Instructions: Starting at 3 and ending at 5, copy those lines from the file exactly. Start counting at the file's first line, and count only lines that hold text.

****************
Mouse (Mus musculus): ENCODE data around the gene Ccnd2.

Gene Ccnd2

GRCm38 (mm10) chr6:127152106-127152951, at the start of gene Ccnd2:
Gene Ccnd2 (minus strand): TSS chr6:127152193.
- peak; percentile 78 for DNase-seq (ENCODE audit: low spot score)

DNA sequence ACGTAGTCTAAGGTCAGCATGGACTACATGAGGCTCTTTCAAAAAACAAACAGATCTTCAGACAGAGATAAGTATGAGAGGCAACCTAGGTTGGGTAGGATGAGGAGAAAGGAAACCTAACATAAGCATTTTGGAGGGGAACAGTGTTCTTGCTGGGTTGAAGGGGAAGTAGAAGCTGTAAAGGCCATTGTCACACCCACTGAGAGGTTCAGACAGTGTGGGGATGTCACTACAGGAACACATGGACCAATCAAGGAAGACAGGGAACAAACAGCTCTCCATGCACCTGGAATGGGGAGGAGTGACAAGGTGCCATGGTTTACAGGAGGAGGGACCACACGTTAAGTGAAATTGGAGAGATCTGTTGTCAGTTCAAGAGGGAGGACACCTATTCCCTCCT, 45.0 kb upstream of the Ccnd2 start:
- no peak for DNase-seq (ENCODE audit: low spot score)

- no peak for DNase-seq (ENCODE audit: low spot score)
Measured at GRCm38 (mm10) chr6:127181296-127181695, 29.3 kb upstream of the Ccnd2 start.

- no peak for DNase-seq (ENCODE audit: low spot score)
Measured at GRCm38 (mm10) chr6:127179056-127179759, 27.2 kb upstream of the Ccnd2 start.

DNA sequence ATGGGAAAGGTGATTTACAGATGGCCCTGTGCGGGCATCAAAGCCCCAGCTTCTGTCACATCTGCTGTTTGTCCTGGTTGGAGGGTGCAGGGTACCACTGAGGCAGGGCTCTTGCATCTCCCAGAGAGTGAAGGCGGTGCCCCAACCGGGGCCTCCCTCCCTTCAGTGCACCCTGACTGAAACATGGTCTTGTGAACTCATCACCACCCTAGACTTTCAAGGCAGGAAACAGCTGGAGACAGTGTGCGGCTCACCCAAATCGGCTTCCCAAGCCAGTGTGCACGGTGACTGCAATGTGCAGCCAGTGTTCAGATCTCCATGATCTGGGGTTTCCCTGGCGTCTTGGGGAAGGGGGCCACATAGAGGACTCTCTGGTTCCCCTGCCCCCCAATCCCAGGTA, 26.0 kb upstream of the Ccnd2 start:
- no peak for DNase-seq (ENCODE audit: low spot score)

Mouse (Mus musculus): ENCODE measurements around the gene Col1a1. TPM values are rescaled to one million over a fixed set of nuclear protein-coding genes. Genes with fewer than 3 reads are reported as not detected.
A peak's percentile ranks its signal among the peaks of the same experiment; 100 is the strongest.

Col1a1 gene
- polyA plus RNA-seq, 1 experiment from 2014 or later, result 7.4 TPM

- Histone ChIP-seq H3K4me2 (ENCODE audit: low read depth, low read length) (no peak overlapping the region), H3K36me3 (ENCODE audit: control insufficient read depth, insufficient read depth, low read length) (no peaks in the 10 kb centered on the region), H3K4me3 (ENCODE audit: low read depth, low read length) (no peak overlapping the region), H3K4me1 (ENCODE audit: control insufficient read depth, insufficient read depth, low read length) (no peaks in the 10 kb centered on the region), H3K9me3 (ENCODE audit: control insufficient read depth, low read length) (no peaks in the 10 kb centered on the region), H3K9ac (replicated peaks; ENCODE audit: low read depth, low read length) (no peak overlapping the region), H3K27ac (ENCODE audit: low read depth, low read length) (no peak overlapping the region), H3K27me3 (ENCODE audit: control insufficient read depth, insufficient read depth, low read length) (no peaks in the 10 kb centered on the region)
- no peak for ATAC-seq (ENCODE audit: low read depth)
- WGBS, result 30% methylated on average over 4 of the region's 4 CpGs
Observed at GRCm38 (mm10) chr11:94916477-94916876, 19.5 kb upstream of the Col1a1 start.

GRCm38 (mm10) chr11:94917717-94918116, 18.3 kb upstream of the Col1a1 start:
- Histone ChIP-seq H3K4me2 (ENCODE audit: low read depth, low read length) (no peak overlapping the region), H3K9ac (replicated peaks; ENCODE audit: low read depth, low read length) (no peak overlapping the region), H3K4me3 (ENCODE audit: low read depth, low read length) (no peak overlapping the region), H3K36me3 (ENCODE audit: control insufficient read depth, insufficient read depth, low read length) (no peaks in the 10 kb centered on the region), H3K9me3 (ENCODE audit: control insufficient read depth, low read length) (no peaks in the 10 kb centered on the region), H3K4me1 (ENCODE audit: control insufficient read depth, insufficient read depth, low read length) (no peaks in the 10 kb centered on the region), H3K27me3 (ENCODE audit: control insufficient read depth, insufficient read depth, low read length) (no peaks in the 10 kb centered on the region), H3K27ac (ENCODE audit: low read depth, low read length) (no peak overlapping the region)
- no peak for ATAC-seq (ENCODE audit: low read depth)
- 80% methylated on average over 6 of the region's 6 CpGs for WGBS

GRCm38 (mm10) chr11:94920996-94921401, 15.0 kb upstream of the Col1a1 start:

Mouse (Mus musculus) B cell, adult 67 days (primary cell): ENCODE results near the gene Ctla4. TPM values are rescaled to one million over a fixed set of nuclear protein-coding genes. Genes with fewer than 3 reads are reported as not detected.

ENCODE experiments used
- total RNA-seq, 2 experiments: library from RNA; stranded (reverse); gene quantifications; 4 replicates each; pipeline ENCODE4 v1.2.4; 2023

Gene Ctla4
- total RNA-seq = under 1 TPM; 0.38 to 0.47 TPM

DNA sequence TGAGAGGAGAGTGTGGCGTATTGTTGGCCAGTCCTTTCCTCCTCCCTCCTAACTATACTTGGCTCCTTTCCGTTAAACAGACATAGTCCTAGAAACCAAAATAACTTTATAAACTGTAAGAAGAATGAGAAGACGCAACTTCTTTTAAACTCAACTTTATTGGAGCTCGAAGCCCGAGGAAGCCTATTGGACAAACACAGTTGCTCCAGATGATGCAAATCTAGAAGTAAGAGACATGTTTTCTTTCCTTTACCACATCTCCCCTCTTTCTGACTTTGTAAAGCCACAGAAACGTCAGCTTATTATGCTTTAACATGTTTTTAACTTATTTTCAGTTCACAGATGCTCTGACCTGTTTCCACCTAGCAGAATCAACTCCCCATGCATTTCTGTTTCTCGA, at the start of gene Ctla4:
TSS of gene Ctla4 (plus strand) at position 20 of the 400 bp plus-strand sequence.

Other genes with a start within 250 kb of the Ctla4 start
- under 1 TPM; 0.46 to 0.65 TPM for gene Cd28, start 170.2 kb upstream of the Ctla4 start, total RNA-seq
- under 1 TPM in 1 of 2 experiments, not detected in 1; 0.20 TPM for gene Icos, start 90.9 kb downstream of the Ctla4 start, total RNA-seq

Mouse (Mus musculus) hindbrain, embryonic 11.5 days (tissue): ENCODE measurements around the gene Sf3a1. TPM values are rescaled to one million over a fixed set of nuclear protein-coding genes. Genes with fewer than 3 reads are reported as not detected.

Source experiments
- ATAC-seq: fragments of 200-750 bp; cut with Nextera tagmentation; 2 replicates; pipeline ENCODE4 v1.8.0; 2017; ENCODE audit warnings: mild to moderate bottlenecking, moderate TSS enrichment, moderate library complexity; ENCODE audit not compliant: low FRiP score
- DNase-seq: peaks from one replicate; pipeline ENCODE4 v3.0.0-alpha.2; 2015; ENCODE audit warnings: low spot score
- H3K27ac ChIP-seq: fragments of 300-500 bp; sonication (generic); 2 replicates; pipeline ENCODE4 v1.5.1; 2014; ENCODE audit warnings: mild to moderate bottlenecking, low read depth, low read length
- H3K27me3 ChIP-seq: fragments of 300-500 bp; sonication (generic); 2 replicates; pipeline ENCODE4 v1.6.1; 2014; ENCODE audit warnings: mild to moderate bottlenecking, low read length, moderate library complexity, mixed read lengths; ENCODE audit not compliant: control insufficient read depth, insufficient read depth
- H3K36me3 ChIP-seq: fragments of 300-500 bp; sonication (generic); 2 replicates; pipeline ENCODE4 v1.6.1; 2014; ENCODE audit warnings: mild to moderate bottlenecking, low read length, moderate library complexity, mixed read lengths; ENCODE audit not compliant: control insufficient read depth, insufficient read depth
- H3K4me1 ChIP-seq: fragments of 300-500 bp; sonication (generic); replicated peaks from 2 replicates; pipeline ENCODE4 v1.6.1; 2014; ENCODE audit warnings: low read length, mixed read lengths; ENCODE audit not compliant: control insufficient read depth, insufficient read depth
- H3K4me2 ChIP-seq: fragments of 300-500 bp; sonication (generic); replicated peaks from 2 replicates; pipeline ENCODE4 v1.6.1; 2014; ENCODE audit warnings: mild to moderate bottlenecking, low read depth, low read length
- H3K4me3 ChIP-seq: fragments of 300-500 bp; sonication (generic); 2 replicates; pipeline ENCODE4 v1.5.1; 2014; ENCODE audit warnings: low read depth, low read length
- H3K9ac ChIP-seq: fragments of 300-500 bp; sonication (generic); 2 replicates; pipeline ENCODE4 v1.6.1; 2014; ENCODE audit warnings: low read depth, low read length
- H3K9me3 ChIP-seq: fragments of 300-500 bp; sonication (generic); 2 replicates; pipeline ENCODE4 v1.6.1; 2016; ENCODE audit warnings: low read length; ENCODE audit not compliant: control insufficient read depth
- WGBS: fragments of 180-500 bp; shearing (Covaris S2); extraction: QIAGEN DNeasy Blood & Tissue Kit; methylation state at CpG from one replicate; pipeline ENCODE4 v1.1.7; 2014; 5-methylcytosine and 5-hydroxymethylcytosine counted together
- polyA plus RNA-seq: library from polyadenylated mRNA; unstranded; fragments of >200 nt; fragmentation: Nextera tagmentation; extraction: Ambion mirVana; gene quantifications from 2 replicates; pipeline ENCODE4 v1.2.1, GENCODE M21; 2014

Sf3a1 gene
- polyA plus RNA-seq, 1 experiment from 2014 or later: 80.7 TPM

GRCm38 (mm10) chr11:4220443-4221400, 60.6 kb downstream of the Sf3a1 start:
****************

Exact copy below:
GRCm38 (mm10) chr6:127152106-127152951, at the start of gene Ccnd2:
Gene Ccnd2 (minus strand): TSS chr6:127152193.
- peak; percentile 78 for DNase-seq (ENCODE audit: low spot score)